Can’t shoot without bullets and guess what? Not all ammo is suitable for long range shooting. Remember that accuracy is always a result of removing variables. One of the biggest variables in the action of the shot is the bullet. It needs to have a consistent speed and cross section or the point of impact will never be good enough to get a firm zero off of. For this, you need something a little better than the white box they sell at the local big box store.
Most serious long range shooters load their own ammo to remove any chances of error. While this is a great idea and a rewarding hobby, it isn’t necessary. Especially when you are fist starting. There are plenty of options for match grade ammo that you can buy off the shelf. It’s costly but it’s worth it. Just remember to try a few different types before you decide on one and then stick with that ammo. Some rifles will slightly prefer different weights and loads so get a good mix until you find what works for you.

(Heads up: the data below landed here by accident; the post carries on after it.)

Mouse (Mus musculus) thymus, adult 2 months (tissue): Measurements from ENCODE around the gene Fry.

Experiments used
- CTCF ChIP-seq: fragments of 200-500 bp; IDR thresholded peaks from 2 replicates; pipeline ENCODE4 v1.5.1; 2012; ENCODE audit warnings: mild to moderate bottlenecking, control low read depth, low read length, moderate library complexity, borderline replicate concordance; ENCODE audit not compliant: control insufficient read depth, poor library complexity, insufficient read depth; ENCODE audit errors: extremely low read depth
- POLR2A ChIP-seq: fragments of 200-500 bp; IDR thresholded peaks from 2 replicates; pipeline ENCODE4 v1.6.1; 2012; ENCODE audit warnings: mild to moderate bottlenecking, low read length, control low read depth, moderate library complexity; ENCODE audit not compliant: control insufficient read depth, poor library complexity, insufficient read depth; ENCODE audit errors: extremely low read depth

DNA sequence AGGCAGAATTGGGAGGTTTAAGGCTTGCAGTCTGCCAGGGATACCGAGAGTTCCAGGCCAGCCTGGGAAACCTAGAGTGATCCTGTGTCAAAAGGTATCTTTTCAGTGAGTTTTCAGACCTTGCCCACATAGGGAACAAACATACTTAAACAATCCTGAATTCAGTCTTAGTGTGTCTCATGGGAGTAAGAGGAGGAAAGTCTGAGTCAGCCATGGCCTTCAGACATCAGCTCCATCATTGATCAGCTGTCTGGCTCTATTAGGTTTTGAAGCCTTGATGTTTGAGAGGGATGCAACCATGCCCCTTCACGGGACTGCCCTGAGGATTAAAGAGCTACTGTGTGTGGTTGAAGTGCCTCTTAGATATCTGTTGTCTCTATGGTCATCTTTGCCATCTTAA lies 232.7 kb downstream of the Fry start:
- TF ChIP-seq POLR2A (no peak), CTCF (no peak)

While it is possible to get by without a spotting scope, they will make many of the processes you do so much more efficient. This starts at sighting in but will be helpful for a variety of things as you progress in the long range art. The biggest use will always be noting impact locations versus point of aim. This can help you walk in tricky shots or get your first zero.
When you look for a spotting scope, you will notice a wide variety of prices for scopes that look similar. The primary thing you are going to need is optical clarity. This is more important than even the power of the scope. As you magnify the amount that some spotting scopes do, you will magnify the imperfections in the optic system. Vortex makes a good low end scope while the Nikons and Leupolds have always had an excellent reputation.
Though you should learn to range through your reticle, doing so is an art all its own. Starting out having a rangefinder is a definite advantage and can be a learning tool. Try to range through your reticle and then go to the rangefinder to confirm your estimates. This will be invaluable as you grow as a shooter.